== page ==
Article Text

Download PDFPDF
PTU-264 Long term survival following resection of colorectal liver metastases – the truth regarding the influence of complications
  1. AB Fajardo Puerta,
  2. FK Welsh,
  3. AB Cresswell,
  4. TG John,
  5. M Rees
  1. Hampshire Hospitals NHS Foundation Trust, Basingstoke, UK


Introduction The deleterious effect of complications on long term survival following resection of colorectal liver metastases (CRLM) remains controversial. Is it truly the effect of complications per seor simply a reflection of the burden of disease and tumour biology?

Method From our prospective database of patients resected with CRLM between January 2000 and January 2014 (n = 1457), we used Kaplan-Meier analysis to calculate cancer-specific survival (CSS) and disease-free survival (DFS) for patients with no complications (Group A n = 1084), any complication (Clavien-Dindo I-IV) (Group B n = 373) and major complications (Clavien-Dindo III/IV) (Group C n = 95). In addition, the Basingstoke Predictive Index (BPI), a validated predictor of CSS comprised of primary tumour factors and metastatic disease burden, was calculated for each group. From the BPI, we created case-matched pairs for patients with no complications (Group D n = 456), any complications (Group E n = 154) and serious complications (Group F n = 33) and recalculated CSS and DFS in those groups.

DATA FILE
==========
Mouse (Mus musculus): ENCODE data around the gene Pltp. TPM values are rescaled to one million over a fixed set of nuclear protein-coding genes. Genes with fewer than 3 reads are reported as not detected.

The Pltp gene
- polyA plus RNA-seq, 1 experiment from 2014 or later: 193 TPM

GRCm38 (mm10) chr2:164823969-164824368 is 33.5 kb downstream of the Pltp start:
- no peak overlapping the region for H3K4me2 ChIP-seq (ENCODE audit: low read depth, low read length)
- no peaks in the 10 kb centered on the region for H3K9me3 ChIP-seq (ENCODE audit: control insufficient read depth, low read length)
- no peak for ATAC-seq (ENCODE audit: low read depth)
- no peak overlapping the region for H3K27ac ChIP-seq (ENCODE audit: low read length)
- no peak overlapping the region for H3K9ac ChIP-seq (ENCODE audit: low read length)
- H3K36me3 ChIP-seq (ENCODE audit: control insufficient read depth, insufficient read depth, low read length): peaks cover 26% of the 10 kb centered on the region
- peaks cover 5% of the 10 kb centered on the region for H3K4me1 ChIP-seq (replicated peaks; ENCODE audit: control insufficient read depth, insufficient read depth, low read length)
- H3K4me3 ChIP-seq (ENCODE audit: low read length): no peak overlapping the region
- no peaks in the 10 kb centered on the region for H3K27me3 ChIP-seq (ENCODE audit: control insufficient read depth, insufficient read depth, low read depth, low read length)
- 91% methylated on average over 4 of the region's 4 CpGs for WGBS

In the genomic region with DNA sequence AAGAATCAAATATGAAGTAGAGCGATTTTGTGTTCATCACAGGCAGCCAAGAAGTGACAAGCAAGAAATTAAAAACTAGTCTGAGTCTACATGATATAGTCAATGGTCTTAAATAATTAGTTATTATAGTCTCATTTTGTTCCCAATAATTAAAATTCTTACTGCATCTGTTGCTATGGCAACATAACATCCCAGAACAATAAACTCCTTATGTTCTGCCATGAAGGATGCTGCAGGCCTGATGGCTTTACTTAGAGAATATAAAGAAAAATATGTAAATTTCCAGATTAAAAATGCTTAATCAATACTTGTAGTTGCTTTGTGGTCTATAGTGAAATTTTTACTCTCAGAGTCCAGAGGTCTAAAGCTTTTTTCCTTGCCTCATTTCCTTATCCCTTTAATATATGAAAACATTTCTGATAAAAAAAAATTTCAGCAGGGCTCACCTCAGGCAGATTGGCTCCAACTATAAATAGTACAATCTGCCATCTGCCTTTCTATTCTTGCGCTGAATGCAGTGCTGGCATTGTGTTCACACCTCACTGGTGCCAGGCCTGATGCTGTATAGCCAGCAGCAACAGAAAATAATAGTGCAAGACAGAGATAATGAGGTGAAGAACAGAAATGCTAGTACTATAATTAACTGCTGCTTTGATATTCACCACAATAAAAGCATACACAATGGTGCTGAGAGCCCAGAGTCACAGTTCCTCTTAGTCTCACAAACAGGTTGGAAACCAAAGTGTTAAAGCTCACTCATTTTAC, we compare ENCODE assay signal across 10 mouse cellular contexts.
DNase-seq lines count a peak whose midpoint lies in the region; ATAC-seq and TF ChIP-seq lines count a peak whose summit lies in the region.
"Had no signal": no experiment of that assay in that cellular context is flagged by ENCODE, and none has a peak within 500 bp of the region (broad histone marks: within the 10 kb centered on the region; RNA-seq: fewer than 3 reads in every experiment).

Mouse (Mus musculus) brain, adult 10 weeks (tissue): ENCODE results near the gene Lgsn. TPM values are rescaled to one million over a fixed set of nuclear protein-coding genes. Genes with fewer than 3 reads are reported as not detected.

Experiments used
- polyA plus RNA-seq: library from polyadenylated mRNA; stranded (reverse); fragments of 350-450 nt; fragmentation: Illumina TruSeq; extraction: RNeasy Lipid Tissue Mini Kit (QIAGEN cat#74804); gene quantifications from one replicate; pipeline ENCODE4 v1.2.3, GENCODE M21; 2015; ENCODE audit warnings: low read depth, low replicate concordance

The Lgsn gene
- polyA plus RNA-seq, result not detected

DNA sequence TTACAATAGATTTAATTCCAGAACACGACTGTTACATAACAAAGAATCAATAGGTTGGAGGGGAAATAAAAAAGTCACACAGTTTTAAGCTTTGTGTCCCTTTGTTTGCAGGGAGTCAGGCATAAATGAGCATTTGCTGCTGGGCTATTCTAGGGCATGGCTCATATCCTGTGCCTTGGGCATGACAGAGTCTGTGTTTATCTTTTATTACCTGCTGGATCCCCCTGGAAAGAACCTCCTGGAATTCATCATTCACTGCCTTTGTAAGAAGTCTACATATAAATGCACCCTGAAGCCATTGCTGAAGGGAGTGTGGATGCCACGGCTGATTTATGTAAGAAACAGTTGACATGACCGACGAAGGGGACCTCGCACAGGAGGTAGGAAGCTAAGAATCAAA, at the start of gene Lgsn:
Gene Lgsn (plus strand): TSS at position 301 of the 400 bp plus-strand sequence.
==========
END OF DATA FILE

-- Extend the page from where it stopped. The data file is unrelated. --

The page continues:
Results Patients without complications (Group A) had significantly better CSS and DFS compared with patients with complications (Group B) (CSS p = 0.001; DFS p = 0.02) or serious complications (Group C) (CSS p = 0.009, DFS p = 0.045). The median preoperative and postoperative BPI scores were significantly higher for Group B (6 and 7) and Group C (6 and 7) compared to Group A (5 and 6) (p < 0.05). Analysis of case-matched survival showed no difference between patients without complications (Group D) compared to those with complications (Group E) (CSS p = 0.098, DFS p = 0.089) or serious complications (Group F) (CSS p = 0.129, and DFS p = 0.982).

Conclusion These data show that when the influence of primary tumour biology and metastatic disease burden are corrected for, complications per sedo not influence survival after resection of CRLM.

Disclosure of interest None Declared.

Statistics from

Request Permissions

If you wish to reuse any or all of this article please use the link below which will take you to the Copyright Clearance Center’s RightsLink service. You will be able to get a quick price and instant permission to reuse the content in many different ways.